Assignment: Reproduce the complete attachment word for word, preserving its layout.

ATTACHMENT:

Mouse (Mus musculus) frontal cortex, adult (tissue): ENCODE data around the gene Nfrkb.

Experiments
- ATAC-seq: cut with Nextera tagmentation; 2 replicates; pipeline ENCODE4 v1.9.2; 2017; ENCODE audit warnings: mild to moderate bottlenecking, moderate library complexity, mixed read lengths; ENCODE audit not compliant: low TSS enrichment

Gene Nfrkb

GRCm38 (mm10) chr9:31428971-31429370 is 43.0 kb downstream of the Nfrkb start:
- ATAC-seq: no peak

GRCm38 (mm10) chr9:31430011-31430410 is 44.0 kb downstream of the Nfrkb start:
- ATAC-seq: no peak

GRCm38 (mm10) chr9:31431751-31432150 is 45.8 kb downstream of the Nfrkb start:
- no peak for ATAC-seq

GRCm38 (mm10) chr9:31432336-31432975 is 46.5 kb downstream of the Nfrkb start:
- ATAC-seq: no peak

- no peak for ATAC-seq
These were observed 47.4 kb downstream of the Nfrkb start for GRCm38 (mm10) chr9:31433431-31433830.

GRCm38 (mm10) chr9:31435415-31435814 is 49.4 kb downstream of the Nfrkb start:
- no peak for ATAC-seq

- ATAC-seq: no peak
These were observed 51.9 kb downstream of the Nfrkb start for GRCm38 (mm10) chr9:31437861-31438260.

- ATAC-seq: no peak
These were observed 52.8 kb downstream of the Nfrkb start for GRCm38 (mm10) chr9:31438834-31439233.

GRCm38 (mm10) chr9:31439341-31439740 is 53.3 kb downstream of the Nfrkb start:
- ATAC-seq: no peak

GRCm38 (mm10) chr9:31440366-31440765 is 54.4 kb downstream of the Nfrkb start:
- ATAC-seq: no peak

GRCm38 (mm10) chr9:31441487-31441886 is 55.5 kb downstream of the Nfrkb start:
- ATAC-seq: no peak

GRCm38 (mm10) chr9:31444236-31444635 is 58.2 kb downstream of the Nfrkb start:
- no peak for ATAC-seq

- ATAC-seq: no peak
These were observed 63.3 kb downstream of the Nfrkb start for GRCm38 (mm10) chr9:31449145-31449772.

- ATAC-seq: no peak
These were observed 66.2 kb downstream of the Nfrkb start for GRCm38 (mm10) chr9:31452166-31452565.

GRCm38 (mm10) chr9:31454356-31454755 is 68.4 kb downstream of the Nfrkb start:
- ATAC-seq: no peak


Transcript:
Mouse (Mus musculus) frontal cortex, adult (tissue): ENCODE data around the gene Nfrkb.

Experiments
- ATAC-seq: cut with Nextera tagmentation; 2 replicates; pipeline ENCODE4 v1.9.2; 2017; ENCODE audit warnings: mild to moderate bottlenecking, moderate library complexity, mixed read lengths; ENCODE audit not compliant: low TSS enrichment

Gene Nfrkb

GRCm38 (mm10) chr9:31428971-31429370 is 43.0 kb downstream of the Nfrkb start:
- ATAC-seq: no peak

GRCm38 (mm10) chr9:31430011-31430410 is 44.0 kb downstream of the Nfrkb start:
- ATAC-seq: no peak

GRCm38 (mm10) chr9:31431751-31432150 is 45.8 kb downstream of the Nfrkb start:
- no peak for ATAC-seq

GRCm38 (mm10) chr9:31432336-31432975 is 46.5 kb downstream of the Nfrkb start:
- ATAC-seq: no peak

- no peak for ATAC-seq
These were observed 47.4 kb downstream of the Nfrkb start for GRCm38 (mm10) chr9:31433431-31433830.

GRCm38 (mm10) chr9:31435415-31435814 is 49.4 kb downstream of the Nfrkb start:
- no peak for ATAC-seq

- ATAC-seq: no peak
These were observed 51.9 kb downstream of the Nfrkb start for GRCm38 (mm10) chr9:31437861-31438260.

- ATAC-seq: no peak
These were observed 52.8 kb downstream of the Nfrkb start for GRCm38 (mm10) chr9:31438834-31439233.

GRCm38 (mm10) chr9:31439341-31439740 is 53.3 kb downstream of the Nfrkb start:
- ATAC-seq: no peak

GRCm38 (mm10) chr9:31440366-31440765 is 54.4 kb downstream of the Nfrkb start:
- ATAC-seq: no peak

GRCm38 (mm10) chr9:31441487-31441886 is 55.5 kb downstream of the Nfrkb start:
- ATAC-seq: no peak

GRCm38 (mm10) chr9:31444236-31444635 is 58.2 kb downstream of the Nfrkb start:
- no peak for ATAC-seq

- ATAC-seq: no peak
These were observed 63.3 kb downstream of the Nfrkb start for GRCm38 (mm10) chr9:31449145-31449772.

- ATAC-seq: no peak
These were observed 66.2 kb downstream of the Nfrkb start for GRCm38 (mm10) chr9:31452166-31452565.

GRCm38 (mm10) chr9:31454356-31454755 is 68.4 kb downstream of the Nfrkb start:
- ATAC-seq: no peak